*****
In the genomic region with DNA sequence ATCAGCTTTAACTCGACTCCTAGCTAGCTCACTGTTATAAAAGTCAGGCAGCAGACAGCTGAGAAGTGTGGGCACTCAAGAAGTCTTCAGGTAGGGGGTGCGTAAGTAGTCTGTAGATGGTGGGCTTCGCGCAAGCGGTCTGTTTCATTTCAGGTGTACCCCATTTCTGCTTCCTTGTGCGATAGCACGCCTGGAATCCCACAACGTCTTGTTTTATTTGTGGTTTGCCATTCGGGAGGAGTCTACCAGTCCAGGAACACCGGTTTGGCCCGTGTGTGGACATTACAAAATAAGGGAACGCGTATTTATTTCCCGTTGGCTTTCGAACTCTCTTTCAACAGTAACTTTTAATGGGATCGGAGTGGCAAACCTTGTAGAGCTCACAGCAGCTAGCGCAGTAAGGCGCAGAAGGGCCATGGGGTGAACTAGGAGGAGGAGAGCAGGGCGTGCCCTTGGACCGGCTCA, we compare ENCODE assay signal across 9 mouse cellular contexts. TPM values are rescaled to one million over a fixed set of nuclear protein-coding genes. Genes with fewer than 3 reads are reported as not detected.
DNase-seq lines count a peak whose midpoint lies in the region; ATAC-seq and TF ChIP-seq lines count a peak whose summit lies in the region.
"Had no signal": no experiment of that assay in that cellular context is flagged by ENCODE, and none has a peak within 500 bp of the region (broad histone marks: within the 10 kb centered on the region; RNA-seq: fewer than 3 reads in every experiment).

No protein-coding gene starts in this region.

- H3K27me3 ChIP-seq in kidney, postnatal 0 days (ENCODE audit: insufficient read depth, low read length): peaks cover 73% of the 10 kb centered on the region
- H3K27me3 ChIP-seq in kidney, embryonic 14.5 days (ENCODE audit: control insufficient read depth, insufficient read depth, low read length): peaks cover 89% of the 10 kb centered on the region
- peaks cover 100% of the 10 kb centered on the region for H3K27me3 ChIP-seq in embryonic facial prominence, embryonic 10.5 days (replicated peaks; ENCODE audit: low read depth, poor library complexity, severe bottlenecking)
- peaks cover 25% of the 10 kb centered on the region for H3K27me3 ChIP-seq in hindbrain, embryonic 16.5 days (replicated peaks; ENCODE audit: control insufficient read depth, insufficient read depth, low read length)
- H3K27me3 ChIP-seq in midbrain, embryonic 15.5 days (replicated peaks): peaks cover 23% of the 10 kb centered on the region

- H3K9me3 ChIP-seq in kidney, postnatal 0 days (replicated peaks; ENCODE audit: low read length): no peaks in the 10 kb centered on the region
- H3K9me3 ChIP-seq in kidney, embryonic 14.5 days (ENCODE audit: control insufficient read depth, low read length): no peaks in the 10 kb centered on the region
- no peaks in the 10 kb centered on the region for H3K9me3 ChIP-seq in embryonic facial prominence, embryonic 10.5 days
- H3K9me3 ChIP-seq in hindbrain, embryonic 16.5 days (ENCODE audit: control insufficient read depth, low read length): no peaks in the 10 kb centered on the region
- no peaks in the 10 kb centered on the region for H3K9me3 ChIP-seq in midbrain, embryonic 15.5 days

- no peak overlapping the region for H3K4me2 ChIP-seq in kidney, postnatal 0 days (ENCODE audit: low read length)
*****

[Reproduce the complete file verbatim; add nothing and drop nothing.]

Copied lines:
In the genomic region with DNA sequence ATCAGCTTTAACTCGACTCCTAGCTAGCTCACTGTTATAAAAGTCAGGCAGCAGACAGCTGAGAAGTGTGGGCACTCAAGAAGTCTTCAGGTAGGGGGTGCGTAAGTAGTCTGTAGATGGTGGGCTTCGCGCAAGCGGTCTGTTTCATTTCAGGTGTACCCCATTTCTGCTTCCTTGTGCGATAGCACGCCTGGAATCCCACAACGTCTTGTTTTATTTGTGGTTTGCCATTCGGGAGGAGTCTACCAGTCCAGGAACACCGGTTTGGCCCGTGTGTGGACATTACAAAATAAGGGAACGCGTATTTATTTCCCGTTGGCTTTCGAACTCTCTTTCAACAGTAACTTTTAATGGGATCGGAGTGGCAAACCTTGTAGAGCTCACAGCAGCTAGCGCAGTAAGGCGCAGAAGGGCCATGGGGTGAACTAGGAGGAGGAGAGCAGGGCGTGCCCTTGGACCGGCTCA, we compare ENCODE assay signal across 9 mouse cellular contexts. TPM values are rescaled to one million over a fixed set of nuclear protein-coding genes. Genes with fewer than 3 reads are reported as not detected.
DNase-seq lines count a peak whose midpoint lies in the region; ATAC-seq and TF ChIP-seq lines count a peak whose summit lies in the region.
"Had no signal": no experiment of that assay in that cellular context is flagged by ENCODE, and none has a peak within 500 bp of the region (broad histone marks: within the 10 kb centered on the region; RNA-seq: fewer than 3 reads in every experiment).

No protein-coding gene starts in this region.

- H3K27me3 ChIP-seq in kidney, postnatal 0 days (ENCODE audit: insufficient read depth, low read length): peaks cover 73% of the 10 kb centered on the region
- H3K27me3 ChIP-seq in kidney, embryonic 14.5 days (ENCODE audit: control insufficient read depth, insufficient read depth, low read length): peaks cover 89% of the 10 kb centered on the region
- peaks cover 100% of the 10 kb centered on the region for H3K27me3 ChIP-seq in embryonic facial prominence, embryonic 10.5 days (replicated peaks; ENCODE audit: low read depth, poor library complexity, severe bottlenecking)
- peaks cover 25% of the 10 kb centered on the region for H3K27me3 ChIP-seq in hindbrain, embryonic 16.5 days (replicated peaks; ENCODE audit: control insufficient read depth, insufficient read depth, low read length)
- H3K27me3 ChIP-seq in midbrain, embryonic 15.5 days (replicated peaks): peaks cover 23% of the 10 kb centered on the region

- H3K9me3 ChIP-seq in kidney, postnatal 0 days (replicated peaks; ENCODE audit: low read length): no peaks in the 10 kb centered on the region
- H3K9me3 ChIP-seq in kidney, embryonic 14.5 days (ENCODE audit: control insufficient read depth, low read length): no peaks in the 10 kb centered on the region
- no peaks in the 10 kb centered on the region for H3K9me3 ChIP-seq in embryonic facial prominence, embryonic 10.5 days
- H3K9me3 ChIP-seq in hindbrain, embryonic 16.5 days (ENCODE audit: control insufficient read depth, low read length): no peaks in the 10 kb centered on the region
- no peaks in the 10 kb centered on the region for H3K9me3 ChIP-seq in midbrain, embryonic 15.5 days

- no peak overlapping the region for H3K4me2 ChIP-seq in kidney, postnatal 0 days (ENCODE audit: low read length)